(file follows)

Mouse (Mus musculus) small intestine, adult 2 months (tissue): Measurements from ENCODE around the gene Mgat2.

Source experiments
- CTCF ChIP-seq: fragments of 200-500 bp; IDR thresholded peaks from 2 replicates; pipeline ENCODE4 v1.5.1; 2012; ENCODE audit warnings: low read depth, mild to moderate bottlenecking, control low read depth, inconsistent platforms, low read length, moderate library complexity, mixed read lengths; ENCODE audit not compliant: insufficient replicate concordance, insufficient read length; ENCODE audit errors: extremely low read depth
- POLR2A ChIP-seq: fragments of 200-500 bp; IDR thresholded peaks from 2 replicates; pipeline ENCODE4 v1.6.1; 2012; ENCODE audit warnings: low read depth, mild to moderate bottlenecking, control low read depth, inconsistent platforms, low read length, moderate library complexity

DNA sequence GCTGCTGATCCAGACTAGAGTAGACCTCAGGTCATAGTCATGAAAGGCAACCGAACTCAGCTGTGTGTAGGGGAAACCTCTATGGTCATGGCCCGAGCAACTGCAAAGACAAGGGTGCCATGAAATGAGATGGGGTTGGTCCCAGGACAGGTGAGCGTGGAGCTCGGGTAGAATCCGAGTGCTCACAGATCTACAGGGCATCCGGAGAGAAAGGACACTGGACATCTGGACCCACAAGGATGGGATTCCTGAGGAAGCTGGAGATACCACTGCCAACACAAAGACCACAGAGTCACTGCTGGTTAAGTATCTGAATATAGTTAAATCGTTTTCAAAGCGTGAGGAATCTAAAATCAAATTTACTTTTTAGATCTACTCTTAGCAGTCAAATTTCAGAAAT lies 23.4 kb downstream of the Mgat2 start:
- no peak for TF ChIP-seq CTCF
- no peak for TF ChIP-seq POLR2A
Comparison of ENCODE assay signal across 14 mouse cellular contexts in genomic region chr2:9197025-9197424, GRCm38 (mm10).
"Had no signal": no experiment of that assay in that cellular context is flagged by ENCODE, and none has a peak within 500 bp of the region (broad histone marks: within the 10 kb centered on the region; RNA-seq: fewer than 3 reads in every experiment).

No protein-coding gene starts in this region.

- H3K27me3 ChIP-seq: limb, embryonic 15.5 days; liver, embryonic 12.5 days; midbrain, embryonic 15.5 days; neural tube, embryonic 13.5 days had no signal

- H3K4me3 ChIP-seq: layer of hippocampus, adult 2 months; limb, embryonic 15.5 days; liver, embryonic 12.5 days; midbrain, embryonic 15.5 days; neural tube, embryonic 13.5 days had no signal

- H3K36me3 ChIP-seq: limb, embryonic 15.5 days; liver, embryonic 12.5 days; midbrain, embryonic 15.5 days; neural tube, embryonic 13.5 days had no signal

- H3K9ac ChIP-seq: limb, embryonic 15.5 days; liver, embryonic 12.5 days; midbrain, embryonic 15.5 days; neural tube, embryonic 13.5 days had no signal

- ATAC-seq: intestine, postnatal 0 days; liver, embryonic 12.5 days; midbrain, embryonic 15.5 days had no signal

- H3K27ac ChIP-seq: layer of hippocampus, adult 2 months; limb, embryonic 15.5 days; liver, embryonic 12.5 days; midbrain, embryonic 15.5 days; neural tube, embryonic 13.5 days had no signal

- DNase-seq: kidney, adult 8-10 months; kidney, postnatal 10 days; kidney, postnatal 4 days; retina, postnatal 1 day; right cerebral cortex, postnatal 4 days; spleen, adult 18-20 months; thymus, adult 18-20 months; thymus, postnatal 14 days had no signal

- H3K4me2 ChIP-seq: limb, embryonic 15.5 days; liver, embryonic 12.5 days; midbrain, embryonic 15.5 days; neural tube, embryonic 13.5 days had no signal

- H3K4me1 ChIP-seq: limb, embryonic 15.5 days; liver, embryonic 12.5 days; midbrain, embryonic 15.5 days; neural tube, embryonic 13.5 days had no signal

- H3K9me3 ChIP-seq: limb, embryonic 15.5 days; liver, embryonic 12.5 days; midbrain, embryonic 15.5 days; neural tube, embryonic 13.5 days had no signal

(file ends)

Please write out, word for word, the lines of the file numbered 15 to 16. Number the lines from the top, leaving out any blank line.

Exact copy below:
- ATAC-seq: intestine, postnatal 0 days; liver, embryonic 12.5 days; midbrain, embryonic 15.5 days had no signal

- H3K27ac ChIP-seq: layer of hippocampus, adult 2 months; limb, embryonic 15.5 days; liver, embryonic 12.5 days; midbrain, embryonic 15.5 days; neural tube, embryonic 13.5 days had no signal